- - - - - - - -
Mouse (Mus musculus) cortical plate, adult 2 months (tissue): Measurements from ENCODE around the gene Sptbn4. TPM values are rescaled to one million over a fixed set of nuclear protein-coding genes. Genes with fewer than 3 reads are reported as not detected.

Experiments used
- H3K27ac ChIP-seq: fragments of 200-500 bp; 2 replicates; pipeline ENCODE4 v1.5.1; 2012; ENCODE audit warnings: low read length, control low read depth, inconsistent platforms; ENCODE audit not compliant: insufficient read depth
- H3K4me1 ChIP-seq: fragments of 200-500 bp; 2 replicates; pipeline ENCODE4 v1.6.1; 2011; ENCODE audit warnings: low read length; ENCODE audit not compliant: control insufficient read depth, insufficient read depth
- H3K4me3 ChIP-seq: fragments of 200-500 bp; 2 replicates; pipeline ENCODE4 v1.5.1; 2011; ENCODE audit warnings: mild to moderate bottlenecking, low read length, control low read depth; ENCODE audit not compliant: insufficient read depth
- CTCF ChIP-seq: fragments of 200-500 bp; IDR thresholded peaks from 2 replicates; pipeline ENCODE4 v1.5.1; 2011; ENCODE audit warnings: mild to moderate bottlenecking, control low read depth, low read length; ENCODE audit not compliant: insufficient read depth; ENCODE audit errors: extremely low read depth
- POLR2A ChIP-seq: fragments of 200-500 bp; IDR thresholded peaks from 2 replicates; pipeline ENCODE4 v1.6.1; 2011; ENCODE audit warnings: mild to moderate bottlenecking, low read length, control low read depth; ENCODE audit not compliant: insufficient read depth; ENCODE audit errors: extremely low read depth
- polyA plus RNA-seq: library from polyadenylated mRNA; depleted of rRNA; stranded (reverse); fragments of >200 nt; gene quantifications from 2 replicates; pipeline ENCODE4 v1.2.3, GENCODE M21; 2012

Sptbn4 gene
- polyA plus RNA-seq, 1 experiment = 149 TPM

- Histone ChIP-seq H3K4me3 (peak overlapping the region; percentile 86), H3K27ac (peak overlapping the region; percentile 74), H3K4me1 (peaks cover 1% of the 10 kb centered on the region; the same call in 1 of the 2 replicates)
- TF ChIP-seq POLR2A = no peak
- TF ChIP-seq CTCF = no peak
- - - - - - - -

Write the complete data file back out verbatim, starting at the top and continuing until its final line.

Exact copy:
Mouse (Mus musculus) cortical plate, adult 2 months (tissue): Measurements from ENCODE around the gene Sptbn4. TPM values are rescaled to one million over a fixed set of nuclear protein-coding genes. Genes with fewer than 3 reads are reported as not detected.

Experiments used
- H3K27ac ChIP-seq: fragments of 200-500 bp; 2 replicates; pipeline ENCODE4 v1.5.1; 2012; ENCODE audit warnings: low read length, control low read depth, inconsistent platforms; ENCODE audit not compliant: insufficient read depth
- H3K4me1 ChIP-seq: fragments of 200-500 bp; 2 replicates; pipeline ENCODE4 v1.6.1; 2011; ENCODE audit warnings: low read length; ENCODE audit not compliant: control insufficient read depth, insufficient read depth
- H3K4me3 ChIP-seq: fragments of 200-500 bp; 2 replicates; pipeline ENCODE4 v1.5.1; 2011; ENCODE audit warnings: mild to moderate bottlenecking, low read length, control low read depth; ENCODE audit not compliant: insufficient read depth
- CTCF ChIP-seq: fragments of 200-500 bp; IDR thresholded peaks from 2 replicates; pipeline ENCODE4 v1.5.1; 2011; ENCODE audit warnings: mild to moderate bottlenecking, control low read depth, low read length; ENCODE audit not compliant: insufficient read depth; ENCODE audit errors: extremely low read depth
- POLR2A ChIP-seq: fragments of 200-500 bp; IDR thresholded peaks from 2 replicates; pipeline ENCODE4 v1.6.1; 2011; ENCODE audit warnings: mild to moderate bottlenecking, low read length, control low read depth; ENCODE audit not compliant: insufficient read depth; ENCODE audit errors: extremely low read depth
- polyA plus RNA-seq: library from polyadenylated mRNA; depleted of rRNA; stranded (reverse); fragments of >200 nt; gene quantifications from 2 replicates; pipeline ENCODE4 v1.2.3, GENCODE M21; 2012

Sptbn4 gene
- polyA plus RNA-seq, 1 experiment = 149 TPM

- Histone ChIP-seq H3K4me3 (peak overlapping the region; percentile 86), H3K27ac (peak overlapping the region; percentile 74), H3K4me1 (peaks cover 1% of the 10 kb centered on the region; the same call in 1 of the 2 replicates)
- TF ChIP-seq POLR2A = no peak
- TF ChIP-seq CTCF = no peak